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Example of a Chain Rule (1)

  • Query: If we have to remit French Francs to France from India how do we go about it? (We have to arrive at cross rates between FRF and INR.)

  • Mumbai interbank market:

    • US $ 1 = Rs. 41.2550/2650

  • London Market

    • US $ 1 = FRF 6.0500/6.0550


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Chain rule (2)

  • At what rate can one buy FRF against rupees?

  • How many Rs----- = FRF 1?

  • FRF 6.0500 = US $ 1

  • US $ 1 = 41.2650, therefore,

  • FRF 6.0500 = US $ 1 = Rs. 41.2650

  • Hence, FRF 1 = 41.2650/6.0500

  • Or FRF 1 = Rs. 6.8206


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Forward Rate (1)

  • Value date: It is customary, in foreign exchange market, to quote a rate to do the deal but exchange the currencies not on the same day but generally afterwards.

  • Forward rate: Has two components

    • Spot rate

    • Forward points or forward differentials

  • Forward rate is the rate when the value of the deal is fixed beyond the spot date i.e. beyond the second working day after the deal


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Forward Rate (2)

  • Forward transactions are necessary in the foreign exchange market as they serve number of purposes like:

    • One can hedge or cover an existing future financial, commercial or trade related exchange risk

    • These types of deals, in combination with spot deals, are used for money market operations through ‘swap’ transactions

    • Taking a view of the market, these can be used for speculation


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Forward rate (3)

  • When a currency is costlier in the future (forward) as compared to the spot, the currency is said to be at a premium vis-à-vis another currency

  • In ‘direct rate’ premium is added to both the buying and selling rate whereas discount is deducted

  • In ‘indirect rate’ premium is deducted and discount is added to the buying and selling rates


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Forward rate (4)

  • Base currency is the currency which is being bought and sold and the other currency is incidental.

  • Forwards are quoted as follows

    • Spot/1 month 17/18

    • Spot/ 2 months 35/37

    • Spot/ 3 months 53/56

  • If forward differentials are in the ascending order (1st figure is lower than the 2nd) the base currency is at premium


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Foreign exchange transactions (1)

  • Arbitrage: Is an operation by which one can make risk free profit by undertaking offsetting transactions.

    • Can be in interest rates: borrow in one centre and lend in another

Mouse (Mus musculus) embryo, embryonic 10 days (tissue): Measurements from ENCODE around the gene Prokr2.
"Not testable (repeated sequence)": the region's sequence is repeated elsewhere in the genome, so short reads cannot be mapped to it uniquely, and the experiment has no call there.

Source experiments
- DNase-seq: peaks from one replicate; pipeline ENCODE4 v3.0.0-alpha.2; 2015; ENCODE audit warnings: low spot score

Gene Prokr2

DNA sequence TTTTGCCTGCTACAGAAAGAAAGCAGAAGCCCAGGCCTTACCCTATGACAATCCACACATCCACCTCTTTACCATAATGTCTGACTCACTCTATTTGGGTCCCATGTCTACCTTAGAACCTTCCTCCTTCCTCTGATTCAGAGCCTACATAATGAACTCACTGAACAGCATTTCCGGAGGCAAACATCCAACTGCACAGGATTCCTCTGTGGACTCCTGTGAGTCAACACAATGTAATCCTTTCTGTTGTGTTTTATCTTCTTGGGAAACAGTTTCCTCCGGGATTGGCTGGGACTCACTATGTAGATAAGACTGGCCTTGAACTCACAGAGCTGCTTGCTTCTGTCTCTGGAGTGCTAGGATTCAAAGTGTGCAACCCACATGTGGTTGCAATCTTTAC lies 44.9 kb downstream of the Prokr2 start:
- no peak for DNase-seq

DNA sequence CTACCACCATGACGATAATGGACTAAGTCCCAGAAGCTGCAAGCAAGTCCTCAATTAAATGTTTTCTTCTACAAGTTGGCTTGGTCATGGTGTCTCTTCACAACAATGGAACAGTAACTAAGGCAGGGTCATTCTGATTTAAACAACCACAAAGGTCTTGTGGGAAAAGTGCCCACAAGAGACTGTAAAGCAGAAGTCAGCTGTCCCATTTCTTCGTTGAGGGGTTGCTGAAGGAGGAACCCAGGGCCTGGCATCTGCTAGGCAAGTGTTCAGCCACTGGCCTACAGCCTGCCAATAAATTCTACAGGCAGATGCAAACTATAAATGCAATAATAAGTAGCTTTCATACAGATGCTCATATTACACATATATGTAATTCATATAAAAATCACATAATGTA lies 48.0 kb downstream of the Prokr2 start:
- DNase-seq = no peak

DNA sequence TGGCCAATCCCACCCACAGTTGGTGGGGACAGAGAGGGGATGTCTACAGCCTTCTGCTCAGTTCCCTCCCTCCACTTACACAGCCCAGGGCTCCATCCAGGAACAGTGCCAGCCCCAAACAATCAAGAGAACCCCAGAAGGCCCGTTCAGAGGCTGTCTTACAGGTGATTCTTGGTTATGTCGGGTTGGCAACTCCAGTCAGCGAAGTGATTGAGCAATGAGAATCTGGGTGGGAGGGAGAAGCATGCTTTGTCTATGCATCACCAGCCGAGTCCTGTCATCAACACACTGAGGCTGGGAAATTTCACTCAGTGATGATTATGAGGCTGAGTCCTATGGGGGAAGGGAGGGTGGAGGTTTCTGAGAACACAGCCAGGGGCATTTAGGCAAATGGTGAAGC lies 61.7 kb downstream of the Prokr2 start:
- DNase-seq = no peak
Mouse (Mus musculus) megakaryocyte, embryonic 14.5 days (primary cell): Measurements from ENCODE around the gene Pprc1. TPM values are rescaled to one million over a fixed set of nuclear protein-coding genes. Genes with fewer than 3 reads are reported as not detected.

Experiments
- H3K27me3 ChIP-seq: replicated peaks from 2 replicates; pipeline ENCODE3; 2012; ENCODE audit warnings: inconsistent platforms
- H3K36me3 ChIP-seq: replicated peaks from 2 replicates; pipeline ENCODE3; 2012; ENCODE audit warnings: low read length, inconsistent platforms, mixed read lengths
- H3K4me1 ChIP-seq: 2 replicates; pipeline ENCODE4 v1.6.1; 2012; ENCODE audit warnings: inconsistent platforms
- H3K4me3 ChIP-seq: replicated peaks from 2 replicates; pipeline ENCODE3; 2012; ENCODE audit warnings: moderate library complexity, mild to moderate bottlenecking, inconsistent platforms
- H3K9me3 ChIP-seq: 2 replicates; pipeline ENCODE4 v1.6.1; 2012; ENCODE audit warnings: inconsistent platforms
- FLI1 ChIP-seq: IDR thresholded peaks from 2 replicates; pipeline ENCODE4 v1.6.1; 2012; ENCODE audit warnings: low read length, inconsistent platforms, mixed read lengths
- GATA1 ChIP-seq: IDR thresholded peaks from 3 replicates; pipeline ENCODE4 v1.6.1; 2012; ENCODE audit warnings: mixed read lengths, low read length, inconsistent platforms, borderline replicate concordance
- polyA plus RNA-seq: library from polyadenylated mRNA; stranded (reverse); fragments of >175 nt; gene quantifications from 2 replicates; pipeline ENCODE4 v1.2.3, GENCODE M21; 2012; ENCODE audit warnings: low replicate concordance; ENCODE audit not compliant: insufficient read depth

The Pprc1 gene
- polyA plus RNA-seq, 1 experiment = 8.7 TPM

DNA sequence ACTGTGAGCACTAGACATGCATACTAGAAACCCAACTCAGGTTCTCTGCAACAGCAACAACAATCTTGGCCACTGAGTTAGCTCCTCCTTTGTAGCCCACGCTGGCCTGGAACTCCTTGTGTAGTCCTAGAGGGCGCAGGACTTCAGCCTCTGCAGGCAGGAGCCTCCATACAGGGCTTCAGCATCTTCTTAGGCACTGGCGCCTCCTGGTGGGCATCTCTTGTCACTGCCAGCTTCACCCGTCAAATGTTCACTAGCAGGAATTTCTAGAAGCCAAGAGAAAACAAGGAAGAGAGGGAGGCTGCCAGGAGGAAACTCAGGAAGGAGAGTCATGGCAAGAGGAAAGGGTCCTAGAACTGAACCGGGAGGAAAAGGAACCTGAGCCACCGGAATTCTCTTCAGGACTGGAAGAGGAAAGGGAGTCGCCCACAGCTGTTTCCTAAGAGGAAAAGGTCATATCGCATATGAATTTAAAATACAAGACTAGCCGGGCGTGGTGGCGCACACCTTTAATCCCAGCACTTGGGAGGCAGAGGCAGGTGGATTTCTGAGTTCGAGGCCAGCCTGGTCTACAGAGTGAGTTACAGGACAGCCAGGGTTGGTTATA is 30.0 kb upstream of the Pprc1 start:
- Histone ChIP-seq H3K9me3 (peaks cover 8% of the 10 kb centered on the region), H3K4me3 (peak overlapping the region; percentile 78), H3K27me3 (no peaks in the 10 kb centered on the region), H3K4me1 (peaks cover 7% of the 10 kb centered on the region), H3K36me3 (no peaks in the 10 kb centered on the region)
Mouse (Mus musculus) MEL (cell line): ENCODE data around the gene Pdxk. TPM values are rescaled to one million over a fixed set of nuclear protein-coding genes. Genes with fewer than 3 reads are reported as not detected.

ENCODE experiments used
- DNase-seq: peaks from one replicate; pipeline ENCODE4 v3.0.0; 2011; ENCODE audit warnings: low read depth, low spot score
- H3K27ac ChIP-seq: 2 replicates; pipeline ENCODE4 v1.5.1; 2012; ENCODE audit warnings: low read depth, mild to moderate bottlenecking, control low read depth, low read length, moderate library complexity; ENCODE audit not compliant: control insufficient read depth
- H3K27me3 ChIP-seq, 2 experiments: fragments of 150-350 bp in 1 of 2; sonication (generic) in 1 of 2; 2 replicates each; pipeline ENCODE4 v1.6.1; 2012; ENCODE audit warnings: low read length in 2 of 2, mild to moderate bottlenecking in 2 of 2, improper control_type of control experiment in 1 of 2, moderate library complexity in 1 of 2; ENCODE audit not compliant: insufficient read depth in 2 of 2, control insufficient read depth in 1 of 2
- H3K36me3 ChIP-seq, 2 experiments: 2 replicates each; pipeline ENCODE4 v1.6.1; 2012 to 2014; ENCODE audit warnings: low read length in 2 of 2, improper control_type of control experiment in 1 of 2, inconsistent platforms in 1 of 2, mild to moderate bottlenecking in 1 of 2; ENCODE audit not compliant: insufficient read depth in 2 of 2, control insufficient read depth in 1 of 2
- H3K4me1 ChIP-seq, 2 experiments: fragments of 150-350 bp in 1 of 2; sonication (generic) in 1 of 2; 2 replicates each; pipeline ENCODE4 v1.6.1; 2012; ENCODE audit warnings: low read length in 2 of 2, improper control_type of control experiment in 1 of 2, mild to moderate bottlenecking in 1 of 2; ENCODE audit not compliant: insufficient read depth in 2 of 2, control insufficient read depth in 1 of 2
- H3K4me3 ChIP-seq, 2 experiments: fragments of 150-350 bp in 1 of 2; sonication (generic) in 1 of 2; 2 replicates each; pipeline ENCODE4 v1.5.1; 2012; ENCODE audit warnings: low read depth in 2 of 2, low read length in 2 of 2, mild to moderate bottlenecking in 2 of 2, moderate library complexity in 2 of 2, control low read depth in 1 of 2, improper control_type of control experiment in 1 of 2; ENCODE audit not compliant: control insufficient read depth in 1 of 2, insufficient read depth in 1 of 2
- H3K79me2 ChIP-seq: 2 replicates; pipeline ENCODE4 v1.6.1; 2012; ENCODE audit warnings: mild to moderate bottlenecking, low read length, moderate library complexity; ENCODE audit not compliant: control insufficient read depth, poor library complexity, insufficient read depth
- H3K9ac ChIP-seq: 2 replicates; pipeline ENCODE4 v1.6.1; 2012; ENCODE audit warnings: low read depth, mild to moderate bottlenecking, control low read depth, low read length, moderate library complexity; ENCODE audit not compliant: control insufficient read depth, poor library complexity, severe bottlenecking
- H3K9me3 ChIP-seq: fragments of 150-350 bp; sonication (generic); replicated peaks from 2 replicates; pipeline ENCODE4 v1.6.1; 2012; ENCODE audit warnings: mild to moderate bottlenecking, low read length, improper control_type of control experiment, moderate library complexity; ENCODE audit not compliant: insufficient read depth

• Can be in exchange rates: Buy a currency in one market and sell in another

  • Arbitrage keeps exchange rates uniform in all markets


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Foreign Exchange Transactions (2)

  • Merchant rates: Quotes offered to merchants (importers, exporters) by banks.

  • Inter-bank rates: The rates quoted by banks for dealing in the inter-bank market.

  • Merchant quotations: In India all merchant quotations for foreign currencies shall be in so many rupees for one unit of foreign currency except for Japanese Yen, Italian Lira and Belgian Franc (Rs/100 units of the currency)

  • All quotes are in four decimal places with the last two digits in the multiple of 25


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Modes of remittances (1)

  • Telegraphic Transfers (TT) of funds are done from one centre to another by way of instructions through telex, telegram or SWIFT (Society for Worldwide Interbank Financial Transfer). Of late SWIFT is becoming popular

  • Mail Transfer (MT) of funds is done by way of instructions sent by mail. An MT is an order in writing on the correspondent bank/branch abroad to pay the beneficiary the sum mentioned


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Modes of Remittances (2)

  • Demand draft (DD): A DD is an order in writing on the correspondent bank/branch abroad to pay the beneficiary the sum mentioned therein.

  • Fedai prescribed types of rates of merchant transactions:

    • TT (buying)- clean inward remittances

    • Bill (buying)- purchase/discount of export bills

    • TT (selling) clean outward remittances

    • Bill (selling) remittance for import bills


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RBI/FEDAI Guidelines (1)

  • RBI has issued Authorised Dealers (AD) licences to banks, all India financial institutions and a few co-operative banks to undertake foreign exchange transactions in India

  • It has also issued Money Changer licences to a large number of established firms, companies, hotels, shops, etc.


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RBI/FEDAI Guidelines (2)

  • Money changers help facilitate encashment of foreign currencies of foreign tourists

  • Entities authorised to buy and sell foreign currency notes, coins and travellers’ cheques are called full fledged money changers

  • Those authorised only to buy are called restricted money changers


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RBI/FEDAI Guidelines (3)

  • FEDAI (Foreign Exchange Dealers’ Association of India) is a non-profit making body formed in 1958 with the approval of RBI

  • Its members are authorised dealers and it prescribes guidelines and rules of the game for market operations, merchant rates, quotations, delivery dates, holidays, interest on defaults, etc.

  • FEDAI also advises RBI on market related issues and supplements RBI on strengthening the market